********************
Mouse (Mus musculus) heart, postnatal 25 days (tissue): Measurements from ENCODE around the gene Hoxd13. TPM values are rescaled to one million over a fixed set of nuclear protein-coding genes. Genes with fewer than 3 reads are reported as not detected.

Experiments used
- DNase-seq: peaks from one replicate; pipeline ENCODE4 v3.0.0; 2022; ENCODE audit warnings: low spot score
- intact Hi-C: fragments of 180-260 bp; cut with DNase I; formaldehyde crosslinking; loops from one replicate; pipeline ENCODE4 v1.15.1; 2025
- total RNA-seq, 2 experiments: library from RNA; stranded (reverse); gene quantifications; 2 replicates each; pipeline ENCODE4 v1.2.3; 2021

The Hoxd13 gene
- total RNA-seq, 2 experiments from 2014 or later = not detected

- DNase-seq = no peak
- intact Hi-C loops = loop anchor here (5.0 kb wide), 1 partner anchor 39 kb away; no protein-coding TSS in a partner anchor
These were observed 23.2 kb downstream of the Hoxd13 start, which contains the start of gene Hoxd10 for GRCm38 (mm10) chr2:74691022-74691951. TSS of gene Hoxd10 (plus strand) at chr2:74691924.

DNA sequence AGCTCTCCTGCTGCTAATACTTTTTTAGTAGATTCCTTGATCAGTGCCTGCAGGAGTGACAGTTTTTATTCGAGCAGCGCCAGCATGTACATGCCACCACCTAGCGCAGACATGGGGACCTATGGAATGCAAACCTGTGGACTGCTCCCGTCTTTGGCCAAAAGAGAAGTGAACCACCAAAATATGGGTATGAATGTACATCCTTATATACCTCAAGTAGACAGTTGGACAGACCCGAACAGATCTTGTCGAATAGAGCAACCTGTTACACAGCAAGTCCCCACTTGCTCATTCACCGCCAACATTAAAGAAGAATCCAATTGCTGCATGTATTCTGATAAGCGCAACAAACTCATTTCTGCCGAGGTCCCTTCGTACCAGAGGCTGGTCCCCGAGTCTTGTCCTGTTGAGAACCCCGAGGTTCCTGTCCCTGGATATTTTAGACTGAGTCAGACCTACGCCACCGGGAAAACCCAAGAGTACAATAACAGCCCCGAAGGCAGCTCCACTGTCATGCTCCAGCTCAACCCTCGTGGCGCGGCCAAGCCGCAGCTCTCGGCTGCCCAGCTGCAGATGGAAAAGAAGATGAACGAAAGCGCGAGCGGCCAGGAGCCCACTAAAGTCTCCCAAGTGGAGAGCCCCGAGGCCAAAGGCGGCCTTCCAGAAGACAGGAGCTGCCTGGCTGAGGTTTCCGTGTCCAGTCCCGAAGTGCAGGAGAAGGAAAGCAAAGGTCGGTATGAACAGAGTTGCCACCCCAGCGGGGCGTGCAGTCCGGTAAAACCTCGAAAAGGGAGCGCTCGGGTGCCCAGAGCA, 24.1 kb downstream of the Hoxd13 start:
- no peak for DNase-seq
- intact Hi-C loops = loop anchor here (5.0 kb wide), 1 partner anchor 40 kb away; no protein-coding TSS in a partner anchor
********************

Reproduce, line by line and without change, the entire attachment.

Mouse (Mus musculus) heart, postnatal 25 days (tissue): Measurements from ENCODE around the gene Hoxd13. TPM values are rescaled to one million over a fixed set of nuclear protein-coding genes. Genes with fewer than 3 reads are reported as not detected.

Experiments used
- DNase-seq: peaks from one replicate; pipeline ENCODE4 v3.0.0; 2022; ENCODE audit warnings: low spot score
- intact Hi-C: fragments of 180-260 bp; cut with DNase I; formaldehyde crosslinking; loops from one replicate; pipeline ENCODE4 v1.15.1; 2025
- total RNA-seq, 2 experiments: library from RNA; stranded (reverse); gene quantifications; 2 replicates each; pipeline ENCODE4 v1.2.3; 2021

The Hoxd13 gene
- total RNA-seq, 2 experiments from 2014 or later = not detected

- DNase-seq = no peak
- intact Hi-C loops = loop anchor here (5.0 kb wide), 1 partner anchor 39 kb away; no protein-coding TSS in a partner anchor
These were observed 23.2 kb downstream of the Hoxd13 start, which contains the start of gene Hoxd10 for GRCm38 (mm10) chr2:74691022-74691951. TSS of gene Hoxd10 (plus strand) at chr2:74691924.

DNA sequence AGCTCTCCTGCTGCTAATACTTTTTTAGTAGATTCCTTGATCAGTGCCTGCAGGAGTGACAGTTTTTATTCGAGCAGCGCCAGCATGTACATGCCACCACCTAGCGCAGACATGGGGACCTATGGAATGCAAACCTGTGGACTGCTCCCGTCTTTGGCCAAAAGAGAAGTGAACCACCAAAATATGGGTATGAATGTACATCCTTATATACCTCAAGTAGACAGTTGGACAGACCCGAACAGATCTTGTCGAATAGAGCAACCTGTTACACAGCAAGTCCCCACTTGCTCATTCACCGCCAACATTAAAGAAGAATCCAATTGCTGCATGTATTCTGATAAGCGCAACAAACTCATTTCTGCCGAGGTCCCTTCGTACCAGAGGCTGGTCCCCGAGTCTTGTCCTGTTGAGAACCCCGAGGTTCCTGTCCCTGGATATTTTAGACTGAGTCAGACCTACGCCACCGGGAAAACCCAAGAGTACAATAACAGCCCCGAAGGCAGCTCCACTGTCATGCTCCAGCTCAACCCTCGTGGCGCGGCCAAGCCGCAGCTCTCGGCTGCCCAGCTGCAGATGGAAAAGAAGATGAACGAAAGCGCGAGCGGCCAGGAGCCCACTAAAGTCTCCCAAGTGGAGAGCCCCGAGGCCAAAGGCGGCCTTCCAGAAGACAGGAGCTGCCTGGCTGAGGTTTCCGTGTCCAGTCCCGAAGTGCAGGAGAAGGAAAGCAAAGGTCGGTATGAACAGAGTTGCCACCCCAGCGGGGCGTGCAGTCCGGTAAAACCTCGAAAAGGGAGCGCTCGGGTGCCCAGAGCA, 24.1 kb downstream of the Hoxd13 start:
- no peak for DNase-seq
- intact Hi-C loops = loop anchor here (5.0 kb wide), 1 partner anchor 40 kb away; no protein-coding TSS in a partner anchor